And for those who knew I was writing this, thank you for waiting so patiently. I did not intend for it to take more than a month to write.


See the movie, read the book if you like, and then come back here and read my analysis. It will probably make far more sense if you are familiar with the story.

* * *   SPOILER ALERT   * * *   SPOILER ALERT   * * *   SPOILER ALERT   * * *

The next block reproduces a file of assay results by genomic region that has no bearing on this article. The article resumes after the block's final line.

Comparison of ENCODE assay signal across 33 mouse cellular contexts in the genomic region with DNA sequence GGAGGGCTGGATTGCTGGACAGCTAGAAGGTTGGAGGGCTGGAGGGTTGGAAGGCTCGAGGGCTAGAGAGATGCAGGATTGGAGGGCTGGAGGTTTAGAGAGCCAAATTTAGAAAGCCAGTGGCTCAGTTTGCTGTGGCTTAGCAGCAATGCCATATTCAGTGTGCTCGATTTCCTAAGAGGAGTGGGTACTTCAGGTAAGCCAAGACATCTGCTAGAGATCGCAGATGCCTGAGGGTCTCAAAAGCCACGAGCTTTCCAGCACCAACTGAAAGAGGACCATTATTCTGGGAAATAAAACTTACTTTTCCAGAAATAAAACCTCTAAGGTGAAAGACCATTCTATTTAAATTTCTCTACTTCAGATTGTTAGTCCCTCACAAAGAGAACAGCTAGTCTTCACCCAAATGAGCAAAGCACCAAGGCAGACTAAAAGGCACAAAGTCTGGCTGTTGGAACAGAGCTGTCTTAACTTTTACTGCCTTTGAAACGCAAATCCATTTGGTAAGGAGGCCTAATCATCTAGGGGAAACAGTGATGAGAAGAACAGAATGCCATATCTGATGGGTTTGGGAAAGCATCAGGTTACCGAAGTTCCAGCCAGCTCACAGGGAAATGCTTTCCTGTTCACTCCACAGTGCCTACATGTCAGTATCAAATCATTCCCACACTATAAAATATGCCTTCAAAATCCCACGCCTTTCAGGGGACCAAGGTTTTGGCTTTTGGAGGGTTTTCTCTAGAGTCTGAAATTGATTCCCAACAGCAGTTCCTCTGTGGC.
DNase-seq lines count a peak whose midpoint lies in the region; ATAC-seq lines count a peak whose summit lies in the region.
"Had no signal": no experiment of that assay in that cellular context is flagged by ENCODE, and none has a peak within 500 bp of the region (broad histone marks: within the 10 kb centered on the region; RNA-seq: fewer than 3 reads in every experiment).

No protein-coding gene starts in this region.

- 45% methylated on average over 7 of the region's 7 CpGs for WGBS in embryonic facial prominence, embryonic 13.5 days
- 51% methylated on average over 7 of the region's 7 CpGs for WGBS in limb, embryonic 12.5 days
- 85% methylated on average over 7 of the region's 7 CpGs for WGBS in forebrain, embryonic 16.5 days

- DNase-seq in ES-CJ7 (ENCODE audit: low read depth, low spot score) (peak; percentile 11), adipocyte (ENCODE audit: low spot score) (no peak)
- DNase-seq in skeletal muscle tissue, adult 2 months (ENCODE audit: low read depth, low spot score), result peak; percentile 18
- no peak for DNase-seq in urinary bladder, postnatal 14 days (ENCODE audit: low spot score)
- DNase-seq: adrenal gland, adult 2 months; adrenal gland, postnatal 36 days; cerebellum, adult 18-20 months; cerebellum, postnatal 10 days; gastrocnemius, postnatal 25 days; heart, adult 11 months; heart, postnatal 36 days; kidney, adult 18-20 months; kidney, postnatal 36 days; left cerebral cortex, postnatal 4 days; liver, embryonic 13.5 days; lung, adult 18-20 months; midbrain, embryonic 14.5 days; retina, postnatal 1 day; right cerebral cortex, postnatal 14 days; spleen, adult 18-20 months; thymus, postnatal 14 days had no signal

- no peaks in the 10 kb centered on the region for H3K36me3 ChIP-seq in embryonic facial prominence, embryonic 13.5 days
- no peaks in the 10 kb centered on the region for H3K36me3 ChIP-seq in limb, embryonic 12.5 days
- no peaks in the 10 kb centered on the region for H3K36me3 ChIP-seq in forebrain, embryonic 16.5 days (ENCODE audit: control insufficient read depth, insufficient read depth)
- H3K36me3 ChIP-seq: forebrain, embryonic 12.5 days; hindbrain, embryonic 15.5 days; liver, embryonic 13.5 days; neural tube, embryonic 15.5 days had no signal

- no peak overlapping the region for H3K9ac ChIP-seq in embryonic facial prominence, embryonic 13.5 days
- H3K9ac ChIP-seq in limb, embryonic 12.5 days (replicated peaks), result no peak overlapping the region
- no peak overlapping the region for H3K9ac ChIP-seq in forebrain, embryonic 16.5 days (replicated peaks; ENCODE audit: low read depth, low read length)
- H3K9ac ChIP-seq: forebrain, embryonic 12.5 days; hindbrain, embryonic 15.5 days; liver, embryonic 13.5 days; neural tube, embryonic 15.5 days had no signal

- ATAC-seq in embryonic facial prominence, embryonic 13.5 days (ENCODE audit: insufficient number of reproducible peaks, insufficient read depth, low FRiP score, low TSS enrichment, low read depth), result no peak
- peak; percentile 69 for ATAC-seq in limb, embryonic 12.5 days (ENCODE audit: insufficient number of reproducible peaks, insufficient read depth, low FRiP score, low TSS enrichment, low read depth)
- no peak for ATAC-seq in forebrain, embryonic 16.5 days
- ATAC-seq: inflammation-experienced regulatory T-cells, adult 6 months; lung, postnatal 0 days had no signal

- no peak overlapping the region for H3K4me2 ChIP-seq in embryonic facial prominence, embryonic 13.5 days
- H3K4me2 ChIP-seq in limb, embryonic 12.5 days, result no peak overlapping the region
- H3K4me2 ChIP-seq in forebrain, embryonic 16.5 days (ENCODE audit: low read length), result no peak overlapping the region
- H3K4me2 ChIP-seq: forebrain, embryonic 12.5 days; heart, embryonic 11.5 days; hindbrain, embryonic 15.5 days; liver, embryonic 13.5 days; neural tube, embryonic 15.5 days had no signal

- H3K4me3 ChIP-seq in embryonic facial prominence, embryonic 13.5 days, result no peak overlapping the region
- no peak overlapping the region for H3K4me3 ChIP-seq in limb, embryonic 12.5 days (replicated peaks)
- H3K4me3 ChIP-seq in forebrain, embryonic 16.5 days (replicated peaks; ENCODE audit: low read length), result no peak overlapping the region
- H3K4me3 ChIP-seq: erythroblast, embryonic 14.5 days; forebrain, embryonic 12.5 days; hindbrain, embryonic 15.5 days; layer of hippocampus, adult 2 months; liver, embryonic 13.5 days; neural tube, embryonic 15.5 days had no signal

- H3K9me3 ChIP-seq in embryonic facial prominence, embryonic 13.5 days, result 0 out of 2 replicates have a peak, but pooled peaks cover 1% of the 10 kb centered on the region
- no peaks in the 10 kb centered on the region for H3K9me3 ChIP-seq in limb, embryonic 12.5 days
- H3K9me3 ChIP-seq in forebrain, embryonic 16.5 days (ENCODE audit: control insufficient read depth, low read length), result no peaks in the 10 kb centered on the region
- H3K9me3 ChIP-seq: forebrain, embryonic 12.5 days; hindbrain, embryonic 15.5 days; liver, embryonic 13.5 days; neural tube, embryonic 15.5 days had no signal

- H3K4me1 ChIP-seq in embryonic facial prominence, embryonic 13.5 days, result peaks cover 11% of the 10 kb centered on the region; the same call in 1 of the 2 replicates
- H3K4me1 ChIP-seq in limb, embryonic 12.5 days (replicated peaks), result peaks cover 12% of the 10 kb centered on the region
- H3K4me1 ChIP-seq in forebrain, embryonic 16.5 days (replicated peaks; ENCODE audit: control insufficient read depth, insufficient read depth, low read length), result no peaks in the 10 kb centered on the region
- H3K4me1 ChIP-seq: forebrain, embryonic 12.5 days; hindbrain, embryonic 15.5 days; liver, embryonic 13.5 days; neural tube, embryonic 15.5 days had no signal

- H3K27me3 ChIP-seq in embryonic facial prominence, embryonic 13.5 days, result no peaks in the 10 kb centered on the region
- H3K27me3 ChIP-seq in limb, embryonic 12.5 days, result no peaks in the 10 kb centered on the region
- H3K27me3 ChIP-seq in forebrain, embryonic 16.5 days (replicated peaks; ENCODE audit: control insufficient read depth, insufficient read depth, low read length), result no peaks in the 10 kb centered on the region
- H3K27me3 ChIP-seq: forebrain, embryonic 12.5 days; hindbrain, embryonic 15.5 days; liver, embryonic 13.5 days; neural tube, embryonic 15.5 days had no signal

Reverend David Richmond, a charismatic preacher from London has suffered a terrible family tragedy and has given up the pulpit to work in the Salvation Army soup line. He is offered the pastorship of the Parish of Gladbury by Lady Camdon, a woman of means. When he arrives, he must contend with the local legend of the Christmas Candle. Generations before, the village chandler was visited by an angel who blessed a single candle. When the candle was given to someone in need with the instruction to “light it and pray”, the prayer was answered with a Christmas miracle. The angel returned to bless a candle every twenty-five years and each time a miracle followed. The year of Richmond’s arrival happens to fall on the year of the next visitation. Hard times have fallen on Gladbury and the villagers are desperate for personal miracles. Edward and Bea Haddington, the current generation of chandlers, receive many requests for the Christmas Candle and are faced with the task of choosing the recipient. Meanwhile, friction with the Haddingtons mounts as Reverend Richmond preaches the message of faith and charity in opposition to the superstition of the Candle. He shows the villagers how to produce miracles for one another through good works and the power of prayer. As expected, the angel visits the Haddington candle shop and blesses a single candle; however, when the bumbling Edward Haddington knocks over the rack of candles, the Christmas Candle is lost amongst twenty-nine other identical candles. Their only recourse is to give away all of the candles, thereby ensuring that someone will receive the Christmas miracle. At the Christmas Eve church service, it is tradition for the recipient of the Candle to express gratitude for the miracle they received, but when a multitude stand, each thinking that he or she had been the recipient of the one Candle, the Haddingtons must explain what happened. As it turns out, the blessed Candle had been given to none other than Reverend Richmond himself, unbeknownst to him. The service is interrupted with the news of a wagon accident in which a young mother and her child are left trapped in the cold. A search ensues, and Richmond lights the Christmas Candle to provide light. He must have been praying, even if only in his heart, for a brilliant light begins to emanate from the Candle, providing light and safe travel through the blustery weather. The woman and child, which happened to be the Haddington’s would-be daughter-in-law and only grandchild, are rescued. There are several important side plots, such as the courtship of Reverend Richmond and Emily Barstow, the introduction of electricity and the lightbulb to Gladbury, the debate between the Haddingtons as to whether or not they should keep the Candle for themselves, the loss of faith of the Haddingtons’ son, a fire in the Church, etc.